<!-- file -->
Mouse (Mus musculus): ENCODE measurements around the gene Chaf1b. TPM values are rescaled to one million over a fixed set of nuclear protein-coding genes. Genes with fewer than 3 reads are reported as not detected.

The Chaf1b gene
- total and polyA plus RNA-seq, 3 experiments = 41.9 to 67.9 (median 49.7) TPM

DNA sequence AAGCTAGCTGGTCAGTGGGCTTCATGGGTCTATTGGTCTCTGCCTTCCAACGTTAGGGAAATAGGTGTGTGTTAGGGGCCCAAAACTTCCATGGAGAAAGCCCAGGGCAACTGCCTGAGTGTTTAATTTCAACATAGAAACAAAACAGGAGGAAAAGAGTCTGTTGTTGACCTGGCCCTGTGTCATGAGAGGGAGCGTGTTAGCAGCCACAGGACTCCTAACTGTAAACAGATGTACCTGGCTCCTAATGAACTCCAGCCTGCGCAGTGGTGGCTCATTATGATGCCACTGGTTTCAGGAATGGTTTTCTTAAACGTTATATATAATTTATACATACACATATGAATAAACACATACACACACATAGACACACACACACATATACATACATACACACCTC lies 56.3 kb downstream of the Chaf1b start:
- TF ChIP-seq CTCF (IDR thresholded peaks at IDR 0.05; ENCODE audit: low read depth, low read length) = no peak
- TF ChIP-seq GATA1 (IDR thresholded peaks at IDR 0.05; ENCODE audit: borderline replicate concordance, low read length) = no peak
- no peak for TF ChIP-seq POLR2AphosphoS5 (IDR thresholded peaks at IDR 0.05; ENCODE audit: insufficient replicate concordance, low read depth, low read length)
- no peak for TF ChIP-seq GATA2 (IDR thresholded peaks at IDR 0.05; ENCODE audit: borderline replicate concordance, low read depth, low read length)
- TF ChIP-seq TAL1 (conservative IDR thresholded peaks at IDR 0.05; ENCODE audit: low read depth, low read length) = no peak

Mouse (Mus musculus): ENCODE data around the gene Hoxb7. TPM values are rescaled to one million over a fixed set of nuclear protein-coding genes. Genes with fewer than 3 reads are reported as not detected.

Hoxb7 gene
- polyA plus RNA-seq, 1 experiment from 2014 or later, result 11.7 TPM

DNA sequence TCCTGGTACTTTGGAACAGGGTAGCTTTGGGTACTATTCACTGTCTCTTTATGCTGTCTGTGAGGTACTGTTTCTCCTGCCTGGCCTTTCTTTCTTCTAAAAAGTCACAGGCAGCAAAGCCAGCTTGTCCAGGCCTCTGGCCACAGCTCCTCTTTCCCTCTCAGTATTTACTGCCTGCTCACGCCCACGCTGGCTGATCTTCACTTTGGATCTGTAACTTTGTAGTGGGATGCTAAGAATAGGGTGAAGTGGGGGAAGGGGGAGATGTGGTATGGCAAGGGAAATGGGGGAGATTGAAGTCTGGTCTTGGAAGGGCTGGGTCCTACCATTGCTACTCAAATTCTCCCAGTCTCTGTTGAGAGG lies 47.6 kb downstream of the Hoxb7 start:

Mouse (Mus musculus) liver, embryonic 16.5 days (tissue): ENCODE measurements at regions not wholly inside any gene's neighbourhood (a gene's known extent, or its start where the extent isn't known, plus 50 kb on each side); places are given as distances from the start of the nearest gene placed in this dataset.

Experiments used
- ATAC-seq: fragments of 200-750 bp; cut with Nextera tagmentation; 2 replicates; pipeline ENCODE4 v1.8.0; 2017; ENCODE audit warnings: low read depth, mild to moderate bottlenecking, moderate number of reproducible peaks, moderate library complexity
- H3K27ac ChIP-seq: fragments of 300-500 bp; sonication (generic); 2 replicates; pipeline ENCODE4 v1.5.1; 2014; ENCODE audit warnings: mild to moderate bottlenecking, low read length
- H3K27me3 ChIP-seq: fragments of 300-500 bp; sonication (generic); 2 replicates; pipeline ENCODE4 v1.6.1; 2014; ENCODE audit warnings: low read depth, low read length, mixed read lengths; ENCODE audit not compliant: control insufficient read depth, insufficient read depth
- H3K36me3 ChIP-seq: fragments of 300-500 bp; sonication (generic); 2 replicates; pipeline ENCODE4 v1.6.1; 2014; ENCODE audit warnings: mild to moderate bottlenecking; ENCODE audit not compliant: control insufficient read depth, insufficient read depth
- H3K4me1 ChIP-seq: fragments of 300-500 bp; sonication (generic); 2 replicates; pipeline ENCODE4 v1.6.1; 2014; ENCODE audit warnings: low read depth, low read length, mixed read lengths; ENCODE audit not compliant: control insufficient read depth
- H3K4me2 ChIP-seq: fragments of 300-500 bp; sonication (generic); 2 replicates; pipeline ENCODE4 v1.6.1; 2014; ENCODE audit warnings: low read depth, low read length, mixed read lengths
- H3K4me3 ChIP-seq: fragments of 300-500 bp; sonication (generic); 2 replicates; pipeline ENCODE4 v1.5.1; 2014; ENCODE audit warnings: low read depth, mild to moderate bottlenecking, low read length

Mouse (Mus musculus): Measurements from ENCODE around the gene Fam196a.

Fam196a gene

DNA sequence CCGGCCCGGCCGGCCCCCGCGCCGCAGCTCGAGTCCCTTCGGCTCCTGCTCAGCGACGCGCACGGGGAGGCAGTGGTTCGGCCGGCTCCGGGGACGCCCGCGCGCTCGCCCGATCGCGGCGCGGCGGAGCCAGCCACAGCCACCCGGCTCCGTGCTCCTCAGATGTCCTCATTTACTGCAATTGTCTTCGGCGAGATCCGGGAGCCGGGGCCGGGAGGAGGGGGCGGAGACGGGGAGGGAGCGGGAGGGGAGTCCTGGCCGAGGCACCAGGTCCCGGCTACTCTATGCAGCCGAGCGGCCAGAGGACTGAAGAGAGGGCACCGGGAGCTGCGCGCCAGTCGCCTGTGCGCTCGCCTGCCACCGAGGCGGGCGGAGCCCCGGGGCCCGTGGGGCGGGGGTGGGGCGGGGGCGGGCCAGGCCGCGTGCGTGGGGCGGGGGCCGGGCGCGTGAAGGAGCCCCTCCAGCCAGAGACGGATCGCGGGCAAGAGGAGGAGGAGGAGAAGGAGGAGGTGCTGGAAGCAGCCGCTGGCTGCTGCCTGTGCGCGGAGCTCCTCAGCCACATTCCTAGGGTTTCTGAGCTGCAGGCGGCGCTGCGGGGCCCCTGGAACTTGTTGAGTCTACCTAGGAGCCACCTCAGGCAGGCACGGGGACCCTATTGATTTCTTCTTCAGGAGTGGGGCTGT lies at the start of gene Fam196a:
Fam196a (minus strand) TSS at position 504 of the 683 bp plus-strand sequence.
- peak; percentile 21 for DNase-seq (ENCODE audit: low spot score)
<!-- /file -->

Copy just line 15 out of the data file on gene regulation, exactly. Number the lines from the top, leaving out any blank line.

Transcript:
Experiments used